It is said that taxes are what we pay for civilized society. Without taxes, the government would be paralyzed for lack of the motive power to activate and operate it. Hence, despite the natural reluctance to surrender part of one's hard-earned income to the taxing authorities, every person who is able to must contribute his share in the running of the government. The government for its part, is expected to respond in the form of tangible and intangible benefits intended to improve the lives of the people and enhance their moral and material values. This symbiotic relationship is the rationale of taxation and should dispel the erroneous notion that it is an arbitrary method of exaction by those in the seat of power.

But even as we concede the inevitability and indispensability of taxation, it is a requirement in all democratic regimes that it be exercised reasonably and in accordance with the prescribed procedure. If it is not, then the taxpayer has a right to complain and the courts will then come to his succor. For all the awesome power of the tax collector, he may still be stopped in his tracks if the taxpayer can demonstrate, as it has here, that the law has not been observed.

Phil. Bank of Communications v. CIR, G.R. No. 112024, Jan. 28, 1999

Basic is the principle that "taxes are the lifeblood of the nation." The primary purpose is to generate funds for the State to finance the needs of the citizenry and to advance the common weal. [Napocor vs. Province of Albay, 186 SCRA 198 (1990), at p. 207.] Due process of law under the Constitution does not require judicial proceedings in tax cases. This must necessarily be so because it is upon taxation that the government chiefly relies to obtain the means to carry on its operations and it is of utmost importance that the modes adopted to enforce the collection of taxes levied should be summary and interfered with as little as possible. [Teodoro and de Leon, Law on Income Taxation, 1993 ed., at 485.]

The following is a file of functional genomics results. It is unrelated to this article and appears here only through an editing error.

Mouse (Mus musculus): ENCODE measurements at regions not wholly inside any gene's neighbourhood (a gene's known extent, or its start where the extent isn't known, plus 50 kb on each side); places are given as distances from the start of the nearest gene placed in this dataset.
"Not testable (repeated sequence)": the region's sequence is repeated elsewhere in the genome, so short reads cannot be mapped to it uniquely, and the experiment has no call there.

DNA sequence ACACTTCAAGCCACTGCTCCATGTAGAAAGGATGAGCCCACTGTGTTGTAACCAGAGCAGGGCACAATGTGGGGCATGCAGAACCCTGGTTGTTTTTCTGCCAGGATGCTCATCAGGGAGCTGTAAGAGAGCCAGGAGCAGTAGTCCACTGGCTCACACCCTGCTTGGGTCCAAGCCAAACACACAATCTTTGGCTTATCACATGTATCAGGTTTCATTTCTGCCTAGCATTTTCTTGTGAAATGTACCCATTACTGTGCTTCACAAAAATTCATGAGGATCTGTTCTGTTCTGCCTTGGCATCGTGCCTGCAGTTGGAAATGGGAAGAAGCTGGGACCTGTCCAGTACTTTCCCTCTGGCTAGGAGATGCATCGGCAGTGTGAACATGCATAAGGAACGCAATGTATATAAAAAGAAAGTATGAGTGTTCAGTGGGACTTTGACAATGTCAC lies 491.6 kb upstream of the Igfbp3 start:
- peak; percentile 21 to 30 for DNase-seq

…fundamental is the rule that the State cannot be put in estoppel by the mistakes or errors of its officials or agents.

a.4. Extent of the Taxing Power

Tio v. Videogram Regulatory Board, G.R. No. L-75697, June 18, 1987

…a tax does not cease to be valid merely because it regulates, discourages, or even definitely deters the activities taxed. The power to impose taxes is one so unlimited in force and so searching in extent, that the courts scarcely venture to declare that it is subject to any restrictions whatever, except such as rest in the discretion of the authority which exercises it. In imposing a tax, the legislature acts upon its constituents. This is, in general, a sufficient security against erroneous and oppressive taxation.

It is inherent in the power to tax that a state be free to select the subjects of taxation, and it has been repeatedly held that inequities which result from a singling out of one particular class for taxation or exemption infringe no constitutional limitation. Taxation has been made the implement of the state’s police power.

a.5. Purpose and Objectives of Taxation

  1. raise revenue
  2. regulate
  3. promote general welfare
  4. reduce social inequality
  5. encourage economic growth – compensatory because the power to tax necessarily includes the power to grant tax exemption, providing tax incentives for investors
  6. implement of eminent domain

Sumptuary Purpose of Taxation – non-revenue raising purpose of taxation; refers to regulatory purpose

Caltex Philippines, Inc. v. COA, G.R. No. 92585, May 8, 1992

POLICE POWER: Taxation is no longer envisioned as a measure merely to raise revenue to support the existence of the government; taxes may be levied with a regulatory purpose to provide means for the rehabilitation and stabilization of a threatened industry which is affected with public interest as to be within the police power of the state.

NO OFFSET: It is settled that a taxpayer may not offset taxes due from the claims that he may have against he government. Taxes cannot be the subject of compensation because the government and taxpayer are not mutually creditors and debtors of each other and a claim for taxes is not such a debt, demand, contract or judgment as is allowed to be set-off.